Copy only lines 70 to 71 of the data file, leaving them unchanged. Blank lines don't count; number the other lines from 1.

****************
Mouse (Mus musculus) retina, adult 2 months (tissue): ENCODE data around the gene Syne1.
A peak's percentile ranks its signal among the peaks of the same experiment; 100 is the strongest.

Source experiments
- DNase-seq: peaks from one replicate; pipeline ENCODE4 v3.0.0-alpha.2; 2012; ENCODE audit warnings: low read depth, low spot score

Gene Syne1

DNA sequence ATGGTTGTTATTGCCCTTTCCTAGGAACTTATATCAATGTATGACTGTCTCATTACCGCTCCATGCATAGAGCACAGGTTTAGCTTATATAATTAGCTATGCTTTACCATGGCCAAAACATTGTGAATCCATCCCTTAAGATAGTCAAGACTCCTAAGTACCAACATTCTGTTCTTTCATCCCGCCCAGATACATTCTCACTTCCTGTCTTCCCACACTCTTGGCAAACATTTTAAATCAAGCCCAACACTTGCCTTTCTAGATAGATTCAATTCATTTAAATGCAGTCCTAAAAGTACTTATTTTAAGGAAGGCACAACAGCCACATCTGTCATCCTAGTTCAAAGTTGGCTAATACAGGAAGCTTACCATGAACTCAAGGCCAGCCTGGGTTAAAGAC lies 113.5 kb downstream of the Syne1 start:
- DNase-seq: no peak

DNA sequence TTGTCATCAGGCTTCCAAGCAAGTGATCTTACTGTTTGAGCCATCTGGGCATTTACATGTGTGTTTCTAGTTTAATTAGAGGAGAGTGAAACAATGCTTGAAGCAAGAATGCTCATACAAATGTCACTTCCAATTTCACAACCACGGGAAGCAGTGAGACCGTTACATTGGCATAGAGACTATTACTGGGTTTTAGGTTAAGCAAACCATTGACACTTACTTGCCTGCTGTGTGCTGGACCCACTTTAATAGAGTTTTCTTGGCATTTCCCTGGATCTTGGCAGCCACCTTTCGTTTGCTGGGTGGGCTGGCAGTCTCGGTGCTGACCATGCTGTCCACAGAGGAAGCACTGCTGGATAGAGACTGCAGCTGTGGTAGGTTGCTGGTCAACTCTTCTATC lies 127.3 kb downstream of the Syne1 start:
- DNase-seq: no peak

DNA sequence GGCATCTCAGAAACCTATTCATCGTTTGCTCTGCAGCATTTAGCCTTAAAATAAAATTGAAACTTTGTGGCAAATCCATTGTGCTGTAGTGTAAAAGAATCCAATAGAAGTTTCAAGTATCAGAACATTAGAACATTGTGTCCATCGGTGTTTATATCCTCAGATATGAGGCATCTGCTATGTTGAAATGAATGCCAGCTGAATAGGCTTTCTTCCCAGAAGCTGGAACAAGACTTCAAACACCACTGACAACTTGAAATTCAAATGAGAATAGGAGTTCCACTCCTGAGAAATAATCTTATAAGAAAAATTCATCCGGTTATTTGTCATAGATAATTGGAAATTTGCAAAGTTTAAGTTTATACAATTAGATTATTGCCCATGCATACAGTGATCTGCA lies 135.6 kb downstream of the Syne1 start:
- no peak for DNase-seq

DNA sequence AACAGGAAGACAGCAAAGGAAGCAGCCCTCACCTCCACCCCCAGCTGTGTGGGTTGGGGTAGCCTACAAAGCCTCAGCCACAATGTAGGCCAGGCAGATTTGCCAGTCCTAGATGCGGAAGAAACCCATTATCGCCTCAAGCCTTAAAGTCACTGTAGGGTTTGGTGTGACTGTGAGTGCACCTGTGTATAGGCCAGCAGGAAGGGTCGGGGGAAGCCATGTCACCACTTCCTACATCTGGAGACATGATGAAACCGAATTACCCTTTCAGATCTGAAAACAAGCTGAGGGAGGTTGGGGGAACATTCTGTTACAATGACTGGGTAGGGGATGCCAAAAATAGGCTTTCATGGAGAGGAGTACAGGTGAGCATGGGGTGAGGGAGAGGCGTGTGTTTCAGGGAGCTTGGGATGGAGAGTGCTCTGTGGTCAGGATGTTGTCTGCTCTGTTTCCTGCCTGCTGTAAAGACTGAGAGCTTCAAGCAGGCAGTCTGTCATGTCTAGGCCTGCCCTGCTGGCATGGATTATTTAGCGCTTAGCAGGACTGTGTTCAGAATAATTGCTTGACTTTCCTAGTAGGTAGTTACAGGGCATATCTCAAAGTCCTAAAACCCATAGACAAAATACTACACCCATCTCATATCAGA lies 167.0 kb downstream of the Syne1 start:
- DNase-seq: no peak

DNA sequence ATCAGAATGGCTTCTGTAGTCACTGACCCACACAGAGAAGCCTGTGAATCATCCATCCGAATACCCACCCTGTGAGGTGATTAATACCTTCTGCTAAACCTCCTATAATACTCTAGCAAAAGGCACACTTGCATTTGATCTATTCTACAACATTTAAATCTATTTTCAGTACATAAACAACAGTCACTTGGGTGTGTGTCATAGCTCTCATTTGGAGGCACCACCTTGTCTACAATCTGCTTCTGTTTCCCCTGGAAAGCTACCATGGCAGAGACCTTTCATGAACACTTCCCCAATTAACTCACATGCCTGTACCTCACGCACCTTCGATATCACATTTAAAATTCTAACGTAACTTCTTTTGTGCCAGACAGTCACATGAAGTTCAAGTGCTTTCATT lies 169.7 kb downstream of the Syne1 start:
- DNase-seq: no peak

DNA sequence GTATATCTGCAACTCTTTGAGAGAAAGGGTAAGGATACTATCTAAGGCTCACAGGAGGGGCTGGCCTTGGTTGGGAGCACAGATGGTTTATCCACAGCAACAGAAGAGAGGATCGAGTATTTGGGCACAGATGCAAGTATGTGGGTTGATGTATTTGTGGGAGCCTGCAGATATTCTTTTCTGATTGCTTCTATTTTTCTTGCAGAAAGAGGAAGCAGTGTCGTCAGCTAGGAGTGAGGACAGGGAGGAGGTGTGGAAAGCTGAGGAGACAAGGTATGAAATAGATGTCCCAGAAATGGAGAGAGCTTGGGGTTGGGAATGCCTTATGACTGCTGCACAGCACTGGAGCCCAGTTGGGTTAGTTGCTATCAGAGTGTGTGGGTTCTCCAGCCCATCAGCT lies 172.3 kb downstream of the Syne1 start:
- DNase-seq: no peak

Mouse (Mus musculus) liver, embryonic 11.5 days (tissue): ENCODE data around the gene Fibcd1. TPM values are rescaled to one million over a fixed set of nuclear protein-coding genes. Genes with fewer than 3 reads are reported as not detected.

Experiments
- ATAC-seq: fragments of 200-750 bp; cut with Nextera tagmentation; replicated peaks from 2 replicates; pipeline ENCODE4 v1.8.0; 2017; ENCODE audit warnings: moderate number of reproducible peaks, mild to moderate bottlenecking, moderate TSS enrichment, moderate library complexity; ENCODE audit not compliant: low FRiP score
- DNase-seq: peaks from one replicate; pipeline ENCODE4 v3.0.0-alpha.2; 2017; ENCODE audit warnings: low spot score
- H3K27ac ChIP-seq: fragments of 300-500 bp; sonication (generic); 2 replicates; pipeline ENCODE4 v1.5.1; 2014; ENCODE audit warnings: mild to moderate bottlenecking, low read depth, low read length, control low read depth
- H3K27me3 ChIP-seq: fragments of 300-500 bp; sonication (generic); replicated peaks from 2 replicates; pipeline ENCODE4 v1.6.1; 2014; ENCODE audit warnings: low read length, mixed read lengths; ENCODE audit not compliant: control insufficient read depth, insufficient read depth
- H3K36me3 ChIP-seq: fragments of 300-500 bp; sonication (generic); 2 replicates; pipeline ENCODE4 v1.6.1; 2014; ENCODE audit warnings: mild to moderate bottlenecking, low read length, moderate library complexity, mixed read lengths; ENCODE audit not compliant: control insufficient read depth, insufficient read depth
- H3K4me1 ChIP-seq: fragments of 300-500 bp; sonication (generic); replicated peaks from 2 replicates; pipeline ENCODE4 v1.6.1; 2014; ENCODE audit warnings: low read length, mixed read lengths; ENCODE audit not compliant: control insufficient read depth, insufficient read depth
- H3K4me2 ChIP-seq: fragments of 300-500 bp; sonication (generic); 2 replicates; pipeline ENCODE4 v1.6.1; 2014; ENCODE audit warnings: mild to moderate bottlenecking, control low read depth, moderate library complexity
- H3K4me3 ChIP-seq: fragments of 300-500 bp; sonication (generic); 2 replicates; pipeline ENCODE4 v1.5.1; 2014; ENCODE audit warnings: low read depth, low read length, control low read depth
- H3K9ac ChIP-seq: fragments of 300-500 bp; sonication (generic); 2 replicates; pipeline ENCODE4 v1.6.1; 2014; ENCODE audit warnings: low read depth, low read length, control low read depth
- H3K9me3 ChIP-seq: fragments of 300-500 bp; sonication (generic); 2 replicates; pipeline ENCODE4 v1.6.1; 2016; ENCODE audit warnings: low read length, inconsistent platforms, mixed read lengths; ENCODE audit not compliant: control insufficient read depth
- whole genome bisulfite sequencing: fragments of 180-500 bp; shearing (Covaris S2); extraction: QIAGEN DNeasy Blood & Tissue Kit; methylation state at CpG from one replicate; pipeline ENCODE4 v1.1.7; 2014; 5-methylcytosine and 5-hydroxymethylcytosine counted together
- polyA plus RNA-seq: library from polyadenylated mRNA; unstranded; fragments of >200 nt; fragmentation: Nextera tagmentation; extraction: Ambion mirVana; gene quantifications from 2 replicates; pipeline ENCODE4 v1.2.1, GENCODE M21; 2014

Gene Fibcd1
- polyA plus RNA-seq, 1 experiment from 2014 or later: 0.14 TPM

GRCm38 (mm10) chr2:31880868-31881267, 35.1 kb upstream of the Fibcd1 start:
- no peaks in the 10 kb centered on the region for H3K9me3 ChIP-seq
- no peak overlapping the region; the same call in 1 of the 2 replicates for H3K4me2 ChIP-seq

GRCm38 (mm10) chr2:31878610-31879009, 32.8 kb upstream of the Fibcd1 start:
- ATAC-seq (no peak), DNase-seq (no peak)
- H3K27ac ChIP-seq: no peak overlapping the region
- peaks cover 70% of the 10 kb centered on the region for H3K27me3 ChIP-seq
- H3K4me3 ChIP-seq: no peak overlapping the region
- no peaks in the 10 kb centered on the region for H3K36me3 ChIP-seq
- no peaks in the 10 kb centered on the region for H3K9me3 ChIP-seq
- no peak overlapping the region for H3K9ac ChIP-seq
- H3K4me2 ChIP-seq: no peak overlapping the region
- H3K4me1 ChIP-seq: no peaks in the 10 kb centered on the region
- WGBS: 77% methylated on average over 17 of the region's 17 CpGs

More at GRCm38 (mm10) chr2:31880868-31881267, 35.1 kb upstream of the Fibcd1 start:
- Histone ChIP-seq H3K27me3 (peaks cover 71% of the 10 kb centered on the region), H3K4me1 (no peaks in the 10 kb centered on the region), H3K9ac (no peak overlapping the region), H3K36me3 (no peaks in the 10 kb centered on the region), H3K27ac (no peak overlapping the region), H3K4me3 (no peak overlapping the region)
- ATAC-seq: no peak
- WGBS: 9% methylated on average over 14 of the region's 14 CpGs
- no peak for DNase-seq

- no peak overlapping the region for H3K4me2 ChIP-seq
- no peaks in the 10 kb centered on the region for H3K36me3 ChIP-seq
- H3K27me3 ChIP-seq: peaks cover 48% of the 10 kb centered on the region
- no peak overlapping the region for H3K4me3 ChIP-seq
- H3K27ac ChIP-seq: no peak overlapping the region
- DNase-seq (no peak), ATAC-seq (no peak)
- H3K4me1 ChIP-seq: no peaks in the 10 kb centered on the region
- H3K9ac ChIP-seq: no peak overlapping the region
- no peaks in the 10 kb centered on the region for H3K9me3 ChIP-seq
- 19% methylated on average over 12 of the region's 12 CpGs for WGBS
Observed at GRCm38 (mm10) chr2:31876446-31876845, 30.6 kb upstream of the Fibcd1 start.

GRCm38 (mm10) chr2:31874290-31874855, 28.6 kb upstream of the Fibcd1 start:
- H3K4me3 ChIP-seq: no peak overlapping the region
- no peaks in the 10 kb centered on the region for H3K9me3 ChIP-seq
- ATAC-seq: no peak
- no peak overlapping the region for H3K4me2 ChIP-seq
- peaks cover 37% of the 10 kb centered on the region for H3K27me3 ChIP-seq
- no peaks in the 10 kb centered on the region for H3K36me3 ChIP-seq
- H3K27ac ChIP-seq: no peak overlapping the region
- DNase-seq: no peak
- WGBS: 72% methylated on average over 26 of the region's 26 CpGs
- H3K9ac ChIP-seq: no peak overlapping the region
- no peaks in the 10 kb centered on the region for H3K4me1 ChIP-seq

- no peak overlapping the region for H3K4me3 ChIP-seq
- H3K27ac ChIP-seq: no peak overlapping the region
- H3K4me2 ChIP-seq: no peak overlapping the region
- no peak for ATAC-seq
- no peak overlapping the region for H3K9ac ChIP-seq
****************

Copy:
- no peaks in the 10 kb centered on the region for H3K36me3 ChIP-seq
- H3K27ac ChIP-seq: no peak overlapping the region